Impunity for International Terrorists? Key Legal Questions and Practical Considerations

Following the death of Osama bin Laden, various world leaders, from US President Barack Obama to UN Secretary-General Ban Ki-moon, were quick to comment that ‘justice has been done’. However, one could question to what extent the killing of a terrorist has anything to do with ‘bringing someone to justice’ and fighting the impunity of perpetrators of political violence.

In this ICCT Research Paper, Research Fellow Dr. Christophe Paulussen discusses several of the key questions related to the subject of impunity of international terrorists, taking both a fundamental and a more practical approach within the context of international law. First, he reflects on a number of core definitional and theoretical questions which have been pushed into the background of day-to-day reality, by the actual fight against terrorism. For instance: what does the concept of impunity entail exactly and which kinds of standards could be used in measuring impunity? Is it clear what falls under the header of international terrorism and can it in fact be argued that international terrorists enjoy impunity? Secondly, in more practical terms, the paper explores a number of questions related to the actual prosecution of terrorism. What are the obstacles that national prosecutors face every day when prosecuting suspects of international terrorism? To what extent does a rule that prima facie seems ideal to fight terrorism (aut dedere aut judicare: either extradite or prosecute) apply to terrorist offences? And what is the role of international criminal law – and the international criminal tribunals – in fighting terrorism? The paper concludes with a series of recommendations.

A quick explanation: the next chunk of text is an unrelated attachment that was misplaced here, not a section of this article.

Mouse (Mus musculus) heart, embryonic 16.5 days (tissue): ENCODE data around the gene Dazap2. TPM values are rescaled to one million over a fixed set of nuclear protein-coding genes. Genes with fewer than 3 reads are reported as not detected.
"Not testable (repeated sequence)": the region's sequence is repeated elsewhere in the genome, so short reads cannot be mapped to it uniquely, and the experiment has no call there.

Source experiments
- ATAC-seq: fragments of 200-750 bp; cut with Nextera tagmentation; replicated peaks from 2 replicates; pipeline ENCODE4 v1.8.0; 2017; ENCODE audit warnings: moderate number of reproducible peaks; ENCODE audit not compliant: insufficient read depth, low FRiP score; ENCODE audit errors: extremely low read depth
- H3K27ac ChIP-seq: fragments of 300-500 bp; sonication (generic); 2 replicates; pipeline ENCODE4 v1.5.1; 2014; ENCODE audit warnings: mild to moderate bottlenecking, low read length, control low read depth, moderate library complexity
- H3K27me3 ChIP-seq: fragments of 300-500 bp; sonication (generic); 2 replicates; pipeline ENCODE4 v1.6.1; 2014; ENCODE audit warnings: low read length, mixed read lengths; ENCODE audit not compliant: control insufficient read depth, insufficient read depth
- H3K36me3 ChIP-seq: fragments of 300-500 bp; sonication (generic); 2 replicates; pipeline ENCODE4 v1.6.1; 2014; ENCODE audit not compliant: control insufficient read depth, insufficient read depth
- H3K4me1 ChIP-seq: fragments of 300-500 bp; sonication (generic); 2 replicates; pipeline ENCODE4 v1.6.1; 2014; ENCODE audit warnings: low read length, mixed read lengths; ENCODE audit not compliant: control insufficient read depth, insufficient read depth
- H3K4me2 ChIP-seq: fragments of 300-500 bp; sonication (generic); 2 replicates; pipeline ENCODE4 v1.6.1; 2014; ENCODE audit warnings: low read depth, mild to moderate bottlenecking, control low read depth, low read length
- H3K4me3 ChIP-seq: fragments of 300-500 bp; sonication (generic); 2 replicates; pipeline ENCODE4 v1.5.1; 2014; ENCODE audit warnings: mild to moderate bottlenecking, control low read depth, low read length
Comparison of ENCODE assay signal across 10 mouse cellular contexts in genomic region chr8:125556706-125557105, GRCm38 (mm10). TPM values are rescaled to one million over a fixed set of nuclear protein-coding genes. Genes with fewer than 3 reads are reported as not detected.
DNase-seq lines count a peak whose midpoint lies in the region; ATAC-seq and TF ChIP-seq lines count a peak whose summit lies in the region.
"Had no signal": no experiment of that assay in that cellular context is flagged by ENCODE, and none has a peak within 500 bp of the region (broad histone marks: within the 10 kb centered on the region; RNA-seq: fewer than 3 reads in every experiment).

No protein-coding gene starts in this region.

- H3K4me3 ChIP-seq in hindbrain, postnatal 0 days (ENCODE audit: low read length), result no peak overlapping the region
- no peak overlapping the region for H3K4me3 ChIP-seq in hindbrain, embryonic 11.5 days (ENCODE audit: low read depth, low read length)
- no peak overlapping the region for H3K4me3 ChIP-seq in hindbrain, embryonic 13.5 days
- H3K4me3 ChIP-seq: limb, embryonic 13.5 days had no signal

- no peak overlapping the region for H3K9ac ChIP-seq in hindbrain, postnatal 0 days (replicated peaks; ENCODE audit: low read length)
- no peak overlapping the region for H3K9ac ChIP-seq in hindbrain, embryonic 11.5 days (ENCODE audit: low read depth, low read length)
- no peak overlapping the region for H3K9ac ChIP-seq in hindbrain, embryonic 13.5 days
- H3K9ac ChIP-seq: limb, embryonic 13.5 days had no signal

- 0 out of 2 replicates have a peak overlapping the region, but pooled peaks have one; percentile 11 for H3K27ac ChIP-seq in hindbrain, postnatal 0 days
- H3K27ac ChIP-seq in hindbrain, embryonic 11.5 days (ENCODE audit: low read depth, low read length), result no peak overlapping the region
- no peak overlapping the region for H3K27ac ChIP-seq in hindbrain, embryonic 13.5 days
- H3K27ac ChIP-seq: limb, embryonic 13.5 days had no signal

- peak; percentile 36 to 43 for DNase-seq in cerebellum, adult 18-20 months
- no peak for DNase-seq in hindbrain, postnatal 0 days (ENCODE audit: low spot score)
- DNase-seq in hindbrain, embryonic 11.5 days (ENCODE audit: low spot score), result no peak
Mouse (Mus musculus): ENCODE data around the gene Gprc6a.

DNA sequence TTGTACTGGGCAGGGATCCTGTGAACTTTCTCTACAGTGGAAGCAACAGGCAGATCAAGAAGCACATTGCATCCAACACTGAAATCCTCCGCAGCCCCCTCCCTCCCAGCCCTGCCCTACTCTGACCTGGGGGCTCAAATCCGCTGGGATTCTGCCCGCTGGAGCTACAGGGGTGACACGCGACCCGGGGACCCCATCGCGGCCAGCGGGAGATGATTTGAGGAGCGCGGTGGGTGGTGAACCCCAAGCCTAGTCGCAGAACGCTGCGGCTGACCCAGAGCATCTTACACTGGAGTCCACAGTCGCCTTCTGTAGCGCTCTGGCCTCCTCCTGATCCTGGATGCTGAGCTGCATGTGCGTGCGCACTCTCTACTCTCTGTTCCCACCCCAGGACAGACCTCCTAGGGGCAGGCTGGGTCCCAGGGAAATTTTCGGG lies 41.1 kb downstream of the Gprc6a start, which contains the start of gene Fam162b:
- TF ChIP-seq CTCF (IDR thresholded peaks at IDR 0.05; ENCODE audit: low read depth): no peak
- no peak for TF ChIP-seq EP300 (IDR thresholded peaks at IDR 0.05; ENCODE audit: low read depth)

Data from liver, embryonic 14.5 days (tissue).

Download the paper here.